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Foo, Jerome C.; Streit, Fabian; Treutlein, Jens; Ripke, Stephan; Witt, Stephanie H.; Strohmaier, Jana; Degenhardt, Franziska; Forstner, Andreas J.; Hoffmann, Per; Soyka, Michael; Dahmen, Norbert; Scherbaum, Norbert; Wodarz, Norbert; Heilmann-Heimbach, Stefanie; Herms, Stefan; Cichon, Sven; Preuss, Ulrich; Gäbel, Wolfgang; Ridinger, Monika; Hoffmann, Sabine; Schulze, Thomas G.; Maier, Wolfgang; Zill, Peter; Müller-Myhsok, Bertram; Ising, Marcus; Lucae, Susanne; Nöthen, Markus M.; Mann, Karl; Kiefer, Falk; Rietschel, Marcella; Frank, Josef (2018): Shared genetic etiology between alcohol dependence and major depressive disorder. In: Psychiatric Genetics, Vol. 28, No. 4: pp. 66-70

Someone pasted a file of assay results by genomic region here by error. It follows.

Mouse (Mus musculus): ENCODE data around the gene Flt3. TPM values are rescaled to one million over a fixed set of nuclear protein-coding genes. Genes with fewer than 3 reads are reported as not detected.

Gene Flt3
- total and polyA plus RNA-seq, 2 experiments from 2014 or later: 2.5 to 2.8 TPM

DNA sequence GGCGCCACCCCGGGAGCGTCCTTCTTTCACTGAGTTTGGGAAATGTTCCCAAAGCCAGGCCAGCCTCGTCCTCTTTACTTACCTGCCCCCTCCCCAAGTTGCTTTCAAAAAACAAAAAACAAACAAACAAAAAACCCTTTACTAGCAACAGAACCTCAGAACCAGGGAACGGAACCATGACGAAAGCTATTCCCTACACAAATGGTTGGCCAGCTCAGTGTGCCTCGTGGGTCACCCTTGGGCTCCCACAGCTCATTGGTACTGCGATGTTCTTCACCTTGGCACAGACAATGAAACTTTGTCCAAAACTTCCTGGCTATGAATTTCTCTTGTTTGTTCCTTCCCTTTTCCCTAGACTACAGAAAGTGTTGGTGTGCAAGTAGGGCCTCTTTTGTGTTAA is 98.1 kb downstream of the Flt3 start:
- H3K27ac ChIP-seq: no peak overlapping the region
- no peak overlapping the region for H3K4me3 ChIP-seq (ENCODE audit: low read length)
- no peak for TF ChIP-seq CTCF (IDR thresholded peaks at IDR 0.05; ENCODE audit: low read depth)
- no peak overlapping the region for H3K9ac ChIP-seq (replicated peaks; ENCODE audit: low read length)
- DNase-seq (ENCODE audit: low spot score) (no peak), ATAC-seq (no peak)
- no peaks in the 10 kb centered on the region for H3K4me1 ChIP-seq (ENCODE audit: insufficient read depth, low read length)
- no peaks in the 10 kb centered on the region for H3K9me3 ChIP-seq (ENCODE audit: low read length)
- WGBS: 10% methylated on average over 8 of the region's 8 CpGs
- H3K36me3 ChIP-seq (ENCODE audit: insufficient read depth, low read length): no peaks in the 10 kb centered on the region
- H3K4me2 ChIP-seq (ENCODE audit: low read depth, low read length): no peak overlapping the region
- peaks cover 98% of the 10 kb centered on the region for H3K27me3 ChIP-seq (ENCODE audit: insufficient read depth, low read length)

The clinical comorbidity of alcohol dependence (AD) and major depressive disorder (MDD) is well established, whereas genetic factors influencing co-occurrence remain unclear. A recent study using polygenic risk scores (PRS) calculated based on the first-wave Psychiatric Genomics Consortium MDD meta-analysis (PGC-MDD1) suggests a modest shared genetic contribution to MDD and AD. Using a (approximate to 10 fold) larger discovery sample, we calculated PRS based on the second wave (PGC-MDD2) of results, in a severe AD case-control target sample. We found significant associations between AD disease status and MDD-PRS derived from both PGC-MDD2 (most informative P-threshold=1.0, P=0.00063, R-2=0.533%) and PGC-MDD1 (P-threshold=0.2, P=0.00014, R-2=0.663%) meta-analyses;the larger discovery sample did not yield additional predictive power. In contrast, calculating PRS in a MDD target sample yielded increased power when using PGC-MDD2 (P-threshold=1.0, P=0.000038, R-2=1.34%) versus PGC-MDD1 (P-threshold=1.0, P=0.0013, R-2=0.81%). Furthermore, when calculating PGC-MDD2 PRS in a subsample of patients with AD recruited explicitly excluding comorbid MDD, significant associations were still found (n=331;P-threshold=1.0, P=0.042, R-2=0.398%). Meanwhile, in the subset of patients in which MDD was not the explicit exclusion criteria, PRS predicted more variance (n=999;P-threshold=1.0, P=0.0003, R-2=0.693%). Our findings replicate the reported genetic overlap between AD and MDD and also suggest the need for improved, rigorous phenotyping to identify true shared cross-disorder genetic factors. Larger target samples are needed to reduce noise and take advantage of increasing discovery sample size.